Bombardier unable to shake off public anger over pay to executives
People throw paper airplanes during a demonstration outside Quebec Premier Philippe Couillard’s office in Montreal, Sunday, April 9, 2017, to protest recent pay hikes and bonuses to Bombardier’s top executives. THE CANADIAN PRESS/Graham Hughes
MONTREAL — Bombardier appears unable to shake off public anger over hefty pay packages to its senior executives.
Dozens of angry protesters launched paper airplanes in front of Premier Philippe Couillard’s Montreal offices on Sunday to protest how the executives are compensated.
Earlier, many of them waved signs and shouted slogans such as “too much is too much!” during a march that began in front of the company’s headquarters.
Many of the protesters said they wanted the Quebec government to impose conditions on companies that receive public money so jobs are protected and executive bonuses are limited.
“It’s our money, and the government is laughing at us,” said one protester, Pierre Brazeau. “If we don’t come out in the streets, they’ll continue to exploit us like they’re doing now.”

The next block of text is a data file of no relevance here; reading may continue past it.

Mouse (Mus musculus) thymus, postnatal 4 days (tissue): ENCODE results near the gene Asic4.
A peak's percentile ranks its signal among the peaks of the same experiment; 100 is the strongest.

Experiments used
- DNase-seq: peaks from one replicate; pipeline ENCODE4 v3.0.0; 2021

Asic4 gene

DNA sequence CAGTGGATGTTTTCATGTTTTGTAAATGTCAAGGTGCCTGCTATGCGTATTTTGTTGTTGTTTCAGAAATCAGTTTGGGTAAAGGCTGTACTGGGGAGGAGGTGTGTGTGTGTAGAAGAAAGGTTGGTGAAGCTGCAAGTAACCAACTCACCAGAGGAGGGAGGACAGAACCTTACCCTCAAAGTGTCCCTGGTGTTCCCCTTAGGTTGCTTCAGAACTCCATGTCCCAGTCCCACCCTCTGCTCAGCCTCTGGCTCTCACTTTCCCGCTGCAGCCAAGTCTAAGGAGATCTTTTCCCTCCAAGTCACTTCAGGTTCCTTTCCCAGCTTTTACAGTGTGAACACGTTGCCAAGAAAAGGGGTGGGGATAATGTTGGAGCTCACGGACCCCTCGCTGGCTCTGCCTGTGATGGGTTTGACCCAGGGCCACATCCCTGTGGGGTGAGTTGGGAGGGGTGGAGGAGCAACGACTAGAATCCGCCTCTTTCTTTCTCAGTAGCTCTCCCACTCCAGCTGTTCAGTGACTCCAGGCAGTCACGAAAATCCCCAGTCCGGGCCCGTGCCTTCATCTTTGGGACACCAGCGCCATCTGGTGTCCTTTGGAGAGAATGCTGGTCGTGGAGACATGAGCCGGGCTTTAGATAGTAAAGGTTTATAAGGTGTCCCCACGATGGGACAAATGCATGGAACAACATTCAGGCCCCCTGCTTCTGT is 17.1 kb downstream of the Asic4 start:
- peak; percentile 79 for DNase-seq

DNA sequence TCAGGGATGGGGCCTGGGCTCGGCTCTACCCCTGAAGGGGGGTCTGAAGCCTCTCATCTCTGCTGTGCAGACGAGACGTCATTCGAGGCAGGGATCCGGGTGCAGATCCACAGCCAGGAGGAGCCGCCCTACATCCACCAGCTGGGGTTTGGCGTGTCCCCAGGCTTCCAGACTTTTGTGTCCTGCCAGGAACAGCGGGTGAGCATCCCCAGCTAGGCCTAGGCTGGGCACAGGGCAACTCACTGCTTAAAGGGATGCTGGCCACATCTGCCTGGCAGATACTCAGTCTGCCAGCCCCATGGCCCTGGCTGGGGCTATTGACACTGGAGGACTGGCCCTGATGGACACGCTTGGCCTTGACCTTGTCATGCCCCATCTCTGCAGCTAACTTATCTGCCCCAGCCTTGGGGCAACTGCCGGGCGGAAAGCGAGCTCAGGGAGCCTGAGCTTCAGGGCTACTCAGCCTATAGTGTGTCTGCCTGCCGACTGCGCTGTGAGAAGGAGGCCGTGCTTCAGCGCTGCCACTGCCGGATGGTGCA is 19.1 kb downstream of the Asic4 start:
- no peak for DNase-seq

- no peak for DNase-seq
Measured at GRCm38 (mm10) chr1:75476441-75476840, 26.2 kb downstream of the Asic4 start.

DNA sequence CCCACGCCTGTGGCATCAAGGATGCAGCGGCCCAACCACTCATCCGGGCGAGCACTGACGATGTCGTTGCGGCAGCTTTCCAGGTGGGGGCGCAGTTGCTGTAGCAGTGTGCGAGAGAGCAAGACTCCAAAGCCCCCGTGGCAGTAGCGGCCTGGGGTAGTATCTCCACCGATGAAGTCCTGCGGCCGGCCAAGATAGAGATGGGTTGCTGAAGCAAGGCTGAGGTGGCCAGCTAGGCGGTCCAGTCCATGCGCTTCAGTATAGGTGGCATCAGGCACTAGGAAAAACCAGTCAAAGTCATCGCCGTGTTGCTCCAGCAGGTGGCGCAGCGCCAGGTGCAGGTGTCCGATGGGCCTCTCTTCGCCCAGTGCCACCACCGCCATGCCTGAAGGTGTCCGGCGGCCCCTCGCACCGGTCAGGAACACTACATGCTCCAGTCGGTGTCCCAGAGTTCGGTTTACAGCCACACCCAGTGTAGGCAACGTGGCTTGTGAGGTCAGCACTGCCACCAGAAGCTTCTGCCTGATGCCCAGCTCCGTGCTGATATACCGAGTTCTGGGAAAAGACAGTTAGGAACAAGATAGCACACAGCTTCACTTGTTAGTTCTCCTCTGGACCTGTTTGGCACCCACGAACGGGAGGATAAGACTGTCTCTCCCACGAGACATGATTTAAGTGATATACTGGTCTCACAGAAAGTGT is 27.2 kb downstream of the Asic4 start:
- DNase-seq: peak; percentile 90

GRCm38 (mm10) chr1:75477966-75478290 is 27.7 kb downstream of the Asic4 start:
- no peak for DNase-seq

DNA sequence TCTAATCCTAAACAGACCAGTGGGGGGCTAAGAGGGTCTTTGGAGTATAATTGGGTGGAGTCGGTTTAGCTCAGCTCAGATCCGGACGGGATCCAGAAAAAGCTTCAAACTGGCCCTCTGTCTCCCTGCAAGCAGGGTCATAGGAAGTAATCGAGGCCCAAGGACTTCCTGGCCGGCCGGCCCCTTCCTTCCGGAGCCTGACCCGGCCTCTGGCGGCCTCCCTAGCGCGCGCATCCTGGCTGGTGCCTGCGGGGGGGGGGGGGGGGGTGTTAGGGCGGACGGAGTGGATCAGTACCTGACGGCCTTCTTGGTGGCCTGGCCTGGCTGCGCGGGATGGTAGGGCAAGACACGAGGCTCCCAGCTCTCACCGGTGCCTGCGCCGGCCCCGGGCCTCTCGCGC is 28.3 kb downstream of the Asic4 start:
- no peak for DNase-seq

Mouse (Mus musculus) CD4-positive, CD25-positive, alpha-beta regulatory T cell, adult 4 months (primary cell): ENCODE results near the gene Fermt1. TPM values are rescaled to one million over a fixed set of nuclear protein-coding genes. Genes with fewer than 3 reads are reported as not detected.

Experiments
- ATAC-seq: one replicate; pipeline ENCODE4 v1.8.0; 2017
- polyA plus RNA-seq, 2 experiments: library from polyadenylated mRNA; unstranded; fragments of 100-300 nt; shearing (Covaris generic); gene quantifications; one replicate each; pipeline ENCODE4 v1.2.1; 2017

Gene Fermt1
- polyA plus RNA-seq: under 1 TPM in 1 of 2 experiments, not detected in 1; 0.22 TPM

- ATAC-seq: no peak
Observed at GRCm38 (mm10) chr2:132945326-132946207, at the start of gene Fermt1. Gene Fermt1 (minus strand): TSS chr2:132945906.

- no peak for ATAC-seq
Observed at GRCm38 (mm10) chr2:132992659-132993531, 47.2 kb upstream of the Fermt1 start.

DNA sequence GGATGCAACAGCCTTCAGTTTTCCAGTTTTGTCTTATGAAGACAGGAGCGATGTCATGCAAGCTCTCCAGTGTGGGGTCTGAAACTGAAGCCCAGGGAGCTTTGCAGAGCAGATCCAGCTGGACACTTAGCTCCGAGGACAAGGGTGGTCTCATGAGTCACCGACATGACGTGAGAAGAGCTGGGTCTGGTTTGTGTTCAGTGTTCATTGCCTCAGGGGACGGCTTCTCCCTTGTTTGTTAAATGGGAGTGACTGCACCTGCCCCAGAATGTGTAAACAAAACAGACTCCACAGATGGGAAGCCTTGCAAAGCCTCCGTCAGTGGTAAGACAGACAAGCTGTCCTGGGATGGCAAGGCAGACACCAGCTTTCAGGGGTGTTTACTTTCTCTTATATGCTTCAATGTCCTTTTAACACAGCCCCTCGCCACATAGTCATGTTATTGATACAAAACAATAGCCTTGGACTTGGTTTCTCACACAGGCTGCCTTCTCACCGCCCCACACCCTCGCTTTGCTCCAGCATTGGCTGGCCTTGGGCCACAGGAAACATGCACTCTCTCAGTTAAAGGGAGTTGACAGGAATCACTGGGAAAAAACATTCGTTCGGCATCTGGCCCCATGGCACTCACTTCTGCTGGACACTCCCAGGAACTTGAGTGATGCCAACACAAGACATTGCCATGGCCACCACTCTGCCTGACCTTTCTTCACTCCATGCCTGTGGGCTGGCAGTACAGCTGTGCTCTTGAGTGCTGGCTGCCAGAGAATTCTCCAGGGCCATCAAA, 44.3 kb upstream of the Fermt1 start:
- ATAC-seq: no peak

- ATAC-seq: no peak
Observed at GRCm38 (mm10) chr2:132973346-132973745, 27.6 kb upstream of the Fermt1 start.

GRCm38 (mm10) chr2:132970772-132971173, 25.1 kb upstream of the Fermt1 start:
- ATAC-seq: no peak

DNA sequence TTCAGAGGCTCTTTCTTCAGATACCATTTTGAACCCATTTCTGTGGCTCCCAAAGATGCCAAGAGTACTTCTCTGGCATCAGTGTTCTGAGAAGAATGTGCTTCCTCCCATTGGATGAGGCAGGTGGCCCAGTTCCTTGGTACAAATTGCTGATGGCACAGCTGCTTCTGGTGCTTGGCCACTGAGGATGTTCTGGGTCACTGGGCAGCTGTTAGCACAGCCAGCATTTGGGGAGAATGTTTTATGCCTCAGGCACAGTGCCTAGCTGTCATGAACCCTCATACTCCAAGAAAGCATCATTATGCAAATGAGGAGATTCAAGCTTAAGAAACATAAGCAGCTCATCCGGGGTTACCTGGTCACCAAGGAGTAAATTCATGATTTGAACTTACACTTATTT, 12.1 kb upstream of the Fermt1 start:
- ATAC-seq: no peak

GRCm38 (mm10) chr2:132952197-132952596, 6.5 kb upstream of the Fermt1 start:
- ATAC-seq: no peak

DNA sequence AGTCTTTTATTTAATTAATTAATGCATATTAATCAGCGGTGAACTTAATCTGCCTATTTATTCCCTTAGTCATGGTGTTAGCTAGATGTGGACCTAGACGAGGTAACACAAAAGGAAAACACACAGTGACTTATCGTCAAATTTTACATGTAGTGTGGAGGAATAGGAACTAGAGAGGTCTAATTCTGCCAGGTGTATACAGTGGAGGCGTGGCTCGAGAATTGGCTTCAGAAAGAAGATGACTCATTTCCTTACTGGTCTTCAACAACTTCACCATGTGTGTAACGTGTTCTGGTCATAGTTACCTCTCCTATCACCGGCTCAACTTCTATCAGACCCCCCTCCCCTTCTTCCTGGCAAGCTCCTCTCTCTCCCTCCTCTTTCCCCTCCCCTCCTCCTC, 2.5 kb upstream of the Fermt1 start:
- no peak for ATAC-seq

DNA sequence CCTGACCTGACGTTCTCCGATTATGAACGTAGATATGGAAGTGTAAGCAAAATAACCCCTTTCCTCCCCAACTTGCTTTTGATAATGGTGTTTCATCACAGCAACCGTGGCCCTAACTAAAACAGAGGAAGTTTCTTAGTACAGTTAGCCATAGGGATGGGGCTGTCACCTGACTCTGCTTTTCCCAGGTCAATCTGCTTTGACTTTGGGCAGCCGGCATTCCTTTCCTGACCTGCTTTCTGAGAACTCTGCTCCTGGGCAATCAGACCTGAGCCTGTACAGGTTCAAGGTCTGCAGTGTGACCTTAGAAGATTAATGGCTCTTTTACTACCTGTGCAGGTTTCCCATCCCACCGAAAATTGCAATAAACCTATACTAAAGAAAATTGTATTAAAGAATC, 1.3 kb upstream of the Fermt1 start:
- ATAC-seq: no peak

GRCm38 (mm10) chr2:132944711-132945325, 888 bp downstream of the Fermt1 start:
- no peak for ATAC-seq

Bombardier (TSX:BBD.B) has faced a storm of public criticism ever since it circulated documents showing six executives were in line for a roughly 50 per cent increase in compensation last year.
The increases came despite the fact the company recently received a $372.5 million loan from the federal government, and US$1 billion from the Quebec government.
Chief executive Alain Bellemare has since asked the company’s board of directors to delay payment of more than half of last year’s total planned compensation for six executives, including himself, to 2020, provided the company meets certain objectives.
Executive chairman Pierre Beaudoin also asked the board to cut his 2016 compensation by US$1.4 million to bring it in line with what he received the previous year.
Bombardier has said it will formally inform shareholders on Monday about changes to the compensation for several of its top executives when it files a new proxy circular with the securities regulator.
Protesters and opposition politicians, however, say the company’s reversal doesn’t go far enough.
One protester, who gave her name only as Carole, said she hoped the demonstration would convince the company to repeal the pay hikes altogether.
“I’m hoping it will make a difference,” she said. “But I know that if we don’t do anything, nothing will change.”
Parti Quebecois legislature member Alain Therrien pointed out it was the second straight weekend of protests outside Bombardier’s headquarters.
“We can see this isn’t solved, even if Mr. Couillard would like it to be,” he said at the protest.
Quebec’s governing Liberal party used its majority to block several opposition motions calling on the government to take action last week, with Couillard arguing that government interference would send a bad signal to businesses.
Morgan Lowrie, The Canadian Press
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